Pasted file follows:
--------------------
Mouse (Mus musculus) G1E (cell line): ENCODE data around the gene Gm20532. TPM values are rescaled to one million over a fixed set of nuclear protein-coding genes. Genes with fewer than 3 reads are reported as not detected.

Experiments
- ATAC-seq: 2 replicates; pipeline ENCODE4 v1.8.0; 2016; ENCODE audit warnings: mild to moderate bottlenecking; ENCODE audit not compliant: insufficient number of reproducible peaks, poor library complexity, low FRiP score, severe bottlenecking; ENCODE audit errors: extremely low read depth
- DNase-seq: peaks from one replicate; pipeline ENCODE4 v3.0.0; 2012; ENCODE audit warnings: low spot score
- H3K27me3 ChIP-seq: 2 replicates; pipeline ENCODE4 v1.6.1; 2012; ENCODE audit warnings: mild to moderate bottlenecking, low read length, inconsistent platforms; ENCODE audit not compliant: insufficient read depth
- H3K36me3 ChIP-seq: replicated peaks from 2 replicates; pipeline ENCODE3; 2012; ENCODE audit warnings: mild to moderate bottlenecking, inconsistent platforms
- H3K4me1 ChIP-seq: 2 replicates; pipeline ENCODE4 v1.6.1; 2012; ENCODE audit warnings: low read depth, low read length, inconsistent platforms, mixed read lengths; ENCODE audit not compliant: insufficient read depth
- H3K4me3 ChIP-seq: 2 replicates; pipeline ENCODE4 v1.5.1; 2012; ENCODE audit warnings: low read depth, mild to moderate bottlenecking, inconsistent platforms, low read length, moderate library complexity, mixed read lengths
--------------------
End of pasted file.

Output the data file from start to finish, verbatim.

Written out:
Mouse (Mus musculus) G1E (cell line): ENCODE data around the gene Gm20532. TPM values are rescaled to one million over a fixed set of nuclear protein-coding genes. Genes with fewer than 3 reads are reported as not detected.

Experiments
- ATAC-seq: 2 replicates; pipeline ENCODE4 v1.8.0; 2016; ENCODE audit warnings: mild to moderate bottlenecking; ENCODE audit not compliant: insufficient number of reproducible peaks, poor library complexity, low FRiP score, severe bottlenecking; ENCODE audit errors: extremely low read depth
- DNase-seq: peaks from one replicate; pipeline ENCODE4 v3.0.0; 2012; ENCODE audit warnings: low spot score
- H3K27me3 ChIP-seq: 2 replicates; pipeline ENCODE4 v1.6.1; 2012; ENCODE audit warnings: mild to moderate bottlenecking, low read length, inconsistent platforms; ENCODE audit not compliant: insufficient read depth
- H3K36me3 ChIP-seq: replicated peaks from 2 replicates; pipeline ENCODE3; 2012; ENCODE audit warnings: mild to moderate bottlenecking, inconsistent platforms
- H3K4me1 ChIP-seq: 2 replicates; pipeline ENCODE4 v1.6.1; 2012; ENCODE audit warnings: low read depth, low read length, inconsistent platforms, mixed read lengths; ENCODE audit not compliant: insufficient read depth
- H3K4me3 ChIP-seq: 2 replicates; pipeline ENCODE4 v1.5.1; 2012; ENCODE audit warnings: low read depth, mild to moderate bottlenecking, inconsistent platforms, low read length, moderate library complexity, mixed read lengths